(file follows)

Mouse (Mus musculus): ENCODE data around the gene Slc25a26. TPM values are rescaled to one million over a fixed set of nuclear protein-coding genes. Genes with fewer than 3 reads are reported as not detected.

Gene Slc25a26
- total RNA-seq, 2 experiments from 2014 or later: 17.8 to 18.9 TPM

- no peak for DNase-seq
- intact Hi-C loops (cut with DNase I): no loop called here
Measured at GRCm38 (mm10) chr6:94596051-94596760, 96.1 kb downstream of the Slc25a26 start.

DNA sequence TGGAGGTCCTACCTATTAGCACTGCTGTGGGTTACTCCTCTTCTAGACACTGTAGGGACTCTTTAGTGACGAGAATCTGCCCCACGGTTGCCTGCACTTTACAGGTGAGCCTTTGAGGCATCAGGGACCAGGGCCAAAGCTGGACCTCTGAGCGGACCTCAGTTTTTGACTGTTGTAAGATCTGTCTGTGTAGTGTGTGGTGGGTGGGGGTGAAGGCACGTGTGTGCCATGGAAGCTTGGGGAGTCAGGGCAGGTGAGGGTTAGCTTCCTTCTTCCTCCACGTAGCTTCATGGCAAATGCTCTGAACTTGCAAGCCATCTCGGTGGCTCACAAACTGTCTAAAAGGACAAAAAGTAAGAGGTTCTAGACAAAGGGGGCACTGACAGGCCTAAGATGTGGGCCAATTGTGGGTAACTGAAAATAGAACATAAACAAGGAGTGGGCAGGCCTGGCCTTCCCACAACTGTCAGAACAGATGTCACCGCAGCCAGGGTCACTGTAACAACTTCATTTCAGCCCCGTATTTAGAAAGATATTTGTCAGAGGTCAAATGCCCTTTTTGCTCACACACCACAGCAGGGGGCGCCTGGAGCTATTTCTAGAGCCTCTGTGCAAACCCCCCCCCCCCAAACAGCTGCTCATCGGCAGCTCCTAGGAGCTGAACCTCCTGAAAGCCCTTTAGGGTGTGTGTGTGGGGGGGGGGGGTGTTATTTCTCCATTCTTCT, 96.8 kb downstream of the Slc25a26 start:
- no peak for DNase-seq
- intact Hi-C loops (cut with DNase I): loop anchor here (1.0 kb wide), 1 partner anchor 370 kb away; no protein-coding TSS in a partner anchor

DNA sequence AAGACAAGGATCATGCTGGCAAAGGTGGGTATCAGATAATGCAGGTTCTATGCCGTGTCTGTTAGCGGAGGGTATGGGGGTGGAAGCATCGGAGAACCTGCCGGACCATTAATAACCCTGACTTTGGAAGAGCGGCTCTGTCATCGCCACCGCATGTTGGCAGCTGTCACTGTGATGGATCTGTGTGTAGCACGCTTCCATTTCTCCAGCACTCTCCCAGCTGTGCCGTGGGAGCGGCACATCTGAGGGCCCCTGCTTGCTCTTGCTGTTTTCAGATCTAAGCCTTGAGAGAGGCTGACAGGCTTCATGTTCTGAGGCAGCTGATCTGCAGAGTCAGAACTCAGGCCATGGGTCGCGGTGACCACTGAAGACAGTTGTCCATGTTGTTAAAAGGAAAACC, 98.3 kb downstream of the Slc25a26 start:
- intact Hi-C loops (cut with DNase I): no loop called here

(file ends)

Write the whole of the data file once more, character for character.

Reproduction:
Mouse (Mus musculus): ENCODE data around the gene Slc25a26. TPM values are rescaled to one million over a fixed set of nuclear protein-coding genes. Genes with fewer than 3 reads are reported as not detected.

Gene Slc25a26
- total RNA-seq, 2 experiments from 2014 or later: 17.8 to 18.9 TPM

- no peak for DNase-seq
- intact Hi-C loops (cut with DNase I): no loop called here
Measured at GRCm38 (mm10) chr6:94596051-94596760, 96.1 kb downstream of the Slc25a26 start.

DNA sequence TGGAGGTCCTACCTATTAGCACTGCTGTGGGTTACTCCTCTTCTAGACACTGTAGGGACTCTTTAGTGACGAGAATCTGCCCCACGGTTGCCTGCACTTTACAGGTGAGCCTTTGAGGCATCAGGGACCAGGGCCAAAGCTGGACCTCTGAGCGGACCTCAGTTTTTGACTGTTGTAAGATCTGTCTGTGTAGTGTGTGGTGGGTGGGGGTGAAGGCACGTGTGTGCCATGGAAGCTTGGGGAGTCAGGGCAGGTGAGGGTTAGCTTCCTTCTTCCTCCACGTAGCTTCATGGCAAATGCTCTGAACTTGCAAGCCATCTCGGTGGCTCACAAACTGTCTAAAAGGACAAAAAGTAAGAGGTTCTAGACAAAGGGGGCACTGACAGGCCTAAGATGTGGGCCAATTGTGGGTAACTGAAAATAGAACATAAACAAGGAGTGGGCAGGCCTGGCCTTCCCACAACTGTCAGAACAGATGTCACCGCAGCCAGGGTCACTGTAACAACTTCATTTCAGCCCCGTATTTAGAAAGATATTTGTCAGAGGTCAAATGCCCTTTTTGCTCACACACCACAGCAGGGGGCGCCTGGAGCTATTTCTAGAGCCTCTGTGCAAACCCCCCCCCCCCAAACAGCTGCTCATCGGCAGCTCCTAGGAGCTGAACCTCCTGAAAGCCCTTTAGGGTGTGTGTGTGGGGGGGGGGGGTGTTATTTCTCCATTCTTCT, 96.8 kb downstream of the Slc25a26 start:
- no peak for DNase-seq
- intact Hi-C loops (cut with DNase I): loop anchor here (1.0 kb wide), 1 partner anchor 370 kb away; no protein-coding TSS in a partner anchor

DNA sequence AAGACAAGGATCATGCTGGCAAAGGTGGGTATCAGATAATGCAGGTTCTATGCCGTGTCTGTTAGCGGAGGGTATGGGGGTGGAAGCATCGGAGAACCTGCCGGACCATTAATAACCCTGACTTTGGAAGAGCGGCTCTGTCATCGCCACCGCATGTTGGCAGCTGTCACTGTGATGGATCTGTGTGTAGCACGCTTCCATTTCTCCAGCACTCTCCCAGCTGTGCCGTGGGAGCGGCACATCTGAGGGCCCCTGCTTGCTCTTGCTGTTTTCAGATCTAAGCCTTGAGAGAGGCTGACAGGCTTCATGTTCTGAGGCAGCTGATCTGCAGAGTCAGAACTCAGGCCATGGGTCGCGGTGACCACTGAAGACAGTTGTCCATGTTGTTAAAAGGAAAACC, 98.3 kb downstream of the Slc25a26 start:
- intact Hi-C loops (cut with DNase I): no loop called here